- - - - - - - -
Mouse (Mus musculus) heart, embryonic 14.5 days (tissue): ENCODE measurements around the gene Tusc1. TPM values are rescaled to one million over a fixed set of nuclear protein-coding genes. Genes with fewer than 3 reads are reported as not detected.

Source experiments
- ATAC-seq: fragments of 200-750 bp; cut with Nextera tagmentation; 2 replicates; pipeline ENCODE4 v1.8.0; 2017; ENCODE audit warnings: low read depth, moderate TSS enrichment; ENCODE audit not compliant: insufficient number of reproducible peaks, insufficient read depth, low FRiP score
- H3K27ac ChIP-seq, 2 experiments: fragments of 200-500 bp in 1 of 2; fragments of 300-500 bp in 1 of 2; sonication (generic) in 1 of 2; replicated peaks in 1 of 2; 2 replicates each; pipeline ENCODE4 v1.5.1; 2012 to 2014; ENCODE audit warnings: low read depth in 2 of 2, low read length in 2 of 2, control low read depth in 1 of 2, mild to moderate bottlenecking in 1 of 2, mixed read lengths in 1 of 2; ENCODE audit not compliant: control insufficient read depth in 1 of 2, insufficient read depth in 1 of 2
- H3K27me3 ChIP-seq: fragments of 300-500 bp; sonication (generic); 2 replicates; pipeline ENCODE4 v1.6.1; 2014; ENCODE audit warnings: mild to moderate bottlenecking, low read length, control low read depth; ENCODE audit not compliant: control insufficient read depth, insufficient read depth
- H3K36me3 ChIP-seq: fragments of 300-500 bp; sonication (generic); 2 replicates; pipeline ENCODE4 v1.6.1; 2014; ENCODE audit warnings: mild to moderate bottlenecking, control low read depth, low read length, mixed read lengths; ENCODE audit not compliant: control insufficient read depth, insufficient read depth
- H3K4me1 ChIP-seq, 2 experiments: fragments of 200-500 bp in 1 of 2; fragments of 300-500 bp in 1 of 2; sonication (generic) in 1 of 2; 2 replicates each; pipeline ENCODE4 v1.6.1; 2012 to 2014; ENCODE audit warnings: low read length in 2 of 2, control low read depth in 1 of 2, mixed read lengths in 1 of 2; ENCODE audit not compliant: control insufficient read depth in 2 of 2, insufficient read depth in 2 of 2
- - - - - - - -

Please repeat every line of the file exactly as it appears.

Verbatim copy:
Mouse (Mus musculus) heart, embryonic 14.5 days (tissue): ENCODE measurements around the gene Tusc1. TPM values are rescaled to one million over a fixed set of nuclear protein-coding genes. Genes with fewer than 3 reads are reported as not detected.

Source experiments
- ATAC-seq: fragments of 200-750 bp; cut with Nextera tagmentation; 2 replicates; pipeline ENCODE4 v1.8.0; 2017; ENCODE audit warnings: low read depth, moderate TSS enrichment; ENCODE audit not compliant: insufficient number of reproducible peaks, insufficient read depth, low FRiP score
- H3K27ac ChIP-seq, 2 experiments: fragments of 200-500 bp in 1 of 2; fragments of 300-500 bp in 1 of 2; sonication (generic) in 1 of 2; replicated peaks in 1 of 2; 2 replicates each; pipeline ENCODE4 v1.5.1; 2012 to 2014; ENCODE audit warnings: low read depth in 2 of 2, low read length in 2 of 2, control low read depth in 1 of 2, mild to moderate bottlenecking in 1 of 2, mixed read lengths in 1 of 2; ENCODE audit not compliant: control insufficient read depth in 1 of 2, insufficient read depth in 1 of 2
- H3K27me3 ChIP-seq: fragments of 300-500 bp; sonication (generic); 2 replicates; pipeline ENCODE4 v1.6.1; 2014; ENCODE audit warnings: mild to moderate bottlenecking, low read length, control low read depth; ENCODE audit not compliant: control insufficient read depth, insufficient read depth
- H3K36me3 ChIP-seq: fragments of 300-500 bp; sonication (generic); 2 replicates; pipeline ENCODE4 v1.6.1; 2014; ENCODE audit warnings: mild to moderate bottlenecking, control low read depth, low read length, mixed read lengths; ENCODE audit not compliant: control insufficient read depth, insufficient read depth
- H3K4me1 ChIP-seq, 2 experiments: fragments of 200-500 bp in 1 of 2; fragments of 300-500 bp in 1 of 2; sonication (generic) in 1 of 2; 2 replicates each; pipeline ENCODE4 v1.6.1; 2012 to 2014; ENCODE audit warnings: low read length in 2 of 2, control low read depth in 1 of 2, mixed read lengths in 1 of 2; ENCODE audit not compliant: control insufficient read depth in 2 of 2, insufficient read depth in 2 of 2